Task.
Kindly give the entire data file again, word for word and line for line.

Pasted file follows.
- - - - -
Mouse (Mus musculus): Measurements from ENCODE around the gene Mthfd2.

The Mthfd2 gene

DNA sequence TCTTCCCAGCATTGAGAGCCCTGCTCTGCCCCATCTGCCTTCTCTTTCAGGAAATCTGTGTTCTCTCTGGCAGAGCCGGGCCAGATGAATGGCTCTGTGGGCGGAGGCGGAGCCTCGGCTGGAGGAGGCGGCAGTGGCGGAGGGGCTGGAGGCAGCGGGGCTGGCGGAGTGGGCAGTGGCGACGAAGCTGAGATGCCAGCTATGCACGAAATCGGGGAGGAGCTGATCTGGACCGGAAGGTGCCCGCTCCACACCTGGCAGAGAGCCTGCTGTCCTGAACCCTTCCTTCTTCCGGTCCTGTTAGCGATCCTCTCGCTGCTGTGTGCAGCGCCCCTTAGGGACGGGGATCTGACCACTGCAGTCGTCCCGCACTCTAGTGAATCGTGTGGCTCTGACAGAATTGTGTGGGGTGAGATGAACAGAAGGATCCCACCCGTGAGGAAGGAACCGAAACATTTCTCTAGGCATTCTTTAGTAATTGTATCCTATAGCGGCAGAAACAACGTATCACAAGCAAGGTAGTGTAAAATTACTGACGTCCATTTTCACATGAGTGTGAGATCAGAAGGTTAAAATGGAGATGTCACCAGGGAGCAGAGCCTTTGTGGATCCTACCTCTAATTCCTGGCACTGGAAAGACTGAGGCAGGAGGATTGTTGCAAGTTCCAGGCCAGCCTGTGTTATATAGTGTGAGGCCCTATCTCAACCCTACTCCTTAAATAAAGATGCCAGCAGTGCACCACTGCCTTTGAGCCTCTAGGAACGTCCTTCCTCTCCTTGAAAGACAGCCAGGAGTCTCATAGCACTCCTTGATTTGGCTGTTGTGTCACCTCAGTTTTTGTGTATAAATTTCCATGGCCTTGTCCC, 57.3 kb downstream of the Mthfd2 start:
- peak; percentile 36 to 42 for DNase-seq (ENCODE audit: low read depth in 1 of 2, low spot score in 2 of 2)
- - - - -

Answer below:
Mouse (Mus musculus): Measurements from ENCODE around the gene Mthfd2.

The Mthfd2 gene

DNA sequence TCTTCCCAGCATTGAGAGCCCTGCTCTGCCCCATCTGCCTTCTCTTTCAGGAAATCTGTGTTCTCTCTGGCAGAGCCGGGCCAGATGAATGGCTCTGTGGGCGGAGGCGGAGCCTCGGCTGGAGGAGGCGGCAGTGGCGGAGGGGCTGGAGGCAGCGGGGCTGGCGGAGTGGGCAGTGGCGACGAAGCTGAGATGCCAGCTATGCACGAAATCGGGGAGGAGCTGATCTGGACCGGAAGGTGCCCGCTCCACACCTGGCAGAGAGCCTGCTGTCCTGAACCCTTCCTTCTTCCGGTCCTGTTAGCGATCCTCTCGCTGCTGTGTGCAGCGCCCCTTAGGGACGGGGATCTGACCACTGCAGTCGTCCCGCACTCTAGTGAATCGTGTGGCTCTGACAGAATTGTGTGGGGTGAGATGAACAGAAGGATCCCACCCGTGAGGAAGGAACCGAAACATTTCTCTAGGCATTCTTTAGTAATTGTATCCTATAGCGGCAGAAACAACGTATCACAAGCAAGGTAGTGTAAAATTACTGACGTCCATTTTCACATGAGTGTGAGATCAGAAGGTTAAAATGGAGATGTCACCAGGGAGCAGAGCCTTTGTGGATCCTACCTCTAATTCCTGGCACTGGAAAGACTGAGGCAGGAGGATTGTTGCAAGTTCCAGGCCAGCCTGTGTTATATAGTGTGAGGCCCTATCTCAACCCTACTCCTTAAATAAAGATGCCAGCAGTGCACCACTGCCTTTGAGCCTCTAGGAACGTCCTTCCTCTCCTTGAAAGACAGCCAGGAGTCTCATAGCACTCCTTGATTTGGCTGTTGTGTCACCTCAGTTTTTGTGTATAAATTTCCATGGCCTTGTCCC, 57.3 kb downstream of the Mthfd2 start:
- peak; percentile 36 to 42 for DNase-seq (ENCODE audit: low read depth in 1 of 2, low spot score in 2 of 2)